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insert into test.qvalues 
  select * from qcvalues.qvalues;

i would like to knwo if the above line locks the database QCVALUES

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Surely you mean "does it lock the table qcvalues.qvalues?" A database lock outside of admin actions would be very rare... – Wrikken Jul 22 '10 at 19:02
fine, does it lock the table qvalues? – PleaseStopUpvotingMe Jul 22 '10 at 19:03
Which MySQL engine is the table using? The MyISAM storage engine supports concurrent inserts to reduce contention between readers and writers for a given table – Andomar Jul 22 '10 at 19:08
up vote 4 down vote accepted

To me, the documentation is a little unclear:

Internal Locking Methods suggests that, in some circumstances, it is possible to insert into a MyISAM table while another session is reading from it:

The MyISAM storage engine supports concurrent inserts to reduce contention between readers and writers for a given table: If a MyISAM table has no free blocks in the middle of the data file, rows are always inserted at the end of the data file. In this case, you can freely mix concurrent INSERT and SELECT statements for a MyISAM table without locks. That is, you can insert rows into a MyISAM table at the same time other clients are reading from it. Holes can result from rows having been deleted from or updated in the middle of the table. If there are holes, concurrent inserts are disabled but are enabled again automatically when all holes have been filled with new data.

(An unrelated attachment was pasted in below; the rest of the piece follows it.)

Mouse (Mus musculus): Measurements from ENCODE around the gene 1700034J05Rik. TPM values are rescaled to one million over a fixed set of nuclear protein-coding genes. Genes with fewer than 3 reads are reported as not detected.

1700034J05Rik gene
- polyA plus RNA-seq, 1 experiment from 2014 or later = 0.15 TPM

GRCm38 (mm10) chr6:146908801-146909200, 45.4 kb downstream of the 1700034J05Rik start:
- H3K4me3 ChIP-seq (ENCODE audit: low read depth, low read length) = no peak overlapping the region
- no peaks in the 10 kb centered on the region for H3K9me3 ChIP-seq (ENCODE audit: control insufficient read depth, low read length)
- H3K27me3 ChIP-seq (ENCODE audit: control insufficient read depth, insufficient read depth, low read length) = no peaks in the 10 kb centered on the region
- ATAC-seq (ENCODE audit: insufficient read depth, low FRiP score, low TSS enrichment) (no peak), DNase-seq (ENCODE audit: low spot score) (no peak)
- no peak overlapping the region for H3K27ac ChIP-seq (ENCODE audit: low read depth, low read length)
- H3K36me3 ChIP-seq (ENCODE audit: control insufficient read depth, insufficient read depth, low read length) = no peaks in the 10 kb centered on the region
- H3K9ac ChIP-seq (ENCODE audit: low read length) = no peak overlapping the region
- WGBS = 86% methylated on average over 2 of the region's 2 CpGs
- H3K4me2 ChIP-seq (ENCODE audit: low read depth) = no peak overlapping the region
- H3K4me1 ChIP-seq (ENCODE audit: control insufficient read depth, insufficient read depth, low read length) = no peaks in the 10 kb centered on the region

However, Table Locking Issues shows a situation where the table will be locked until the SELECT is complete (this fits with your situation):

Table locking is also disadvantageous under the following scenario:

  • A session issues a SELECT that takes a long time to run.
  • Another session then issues an UPDATE on the same table. This session waits until the SELECT is finished.
  • Another session issues another SELECT statement on the same table. Because UPDATE has higher priority than SELECT, this SELECT waits for the UPDATE to finish, after waiting for the first SELECT to finish.

InnoDB table implement row-level locks, so only the row being read will be locked, rather than the whole table.

Rather than relying just on the documentation, I tried a little test:

  1. Create two tables with the same structure: table_a and table_b.
  2. Fill table_a with 500,000 rows.
  3. Copy data from table_a to table_b using an INSERT INTO ... SELECT statement.
  4. During copy process, use another session to insert a new row into table_a.
  5. Check if table_b contains the new record.

When both tables where MyISAM, table_b did not contain the new record after the copy. When both tables where InnoDB, table_b did contain the new record after the copy. I have repeated this three times, and, as expected, the result was the same each time.

So, in short, if your table is MyISAM, it will be locked. If it's InnoDB, it won't. Of course, this test does not consider updates, but I expect the results will be similar.

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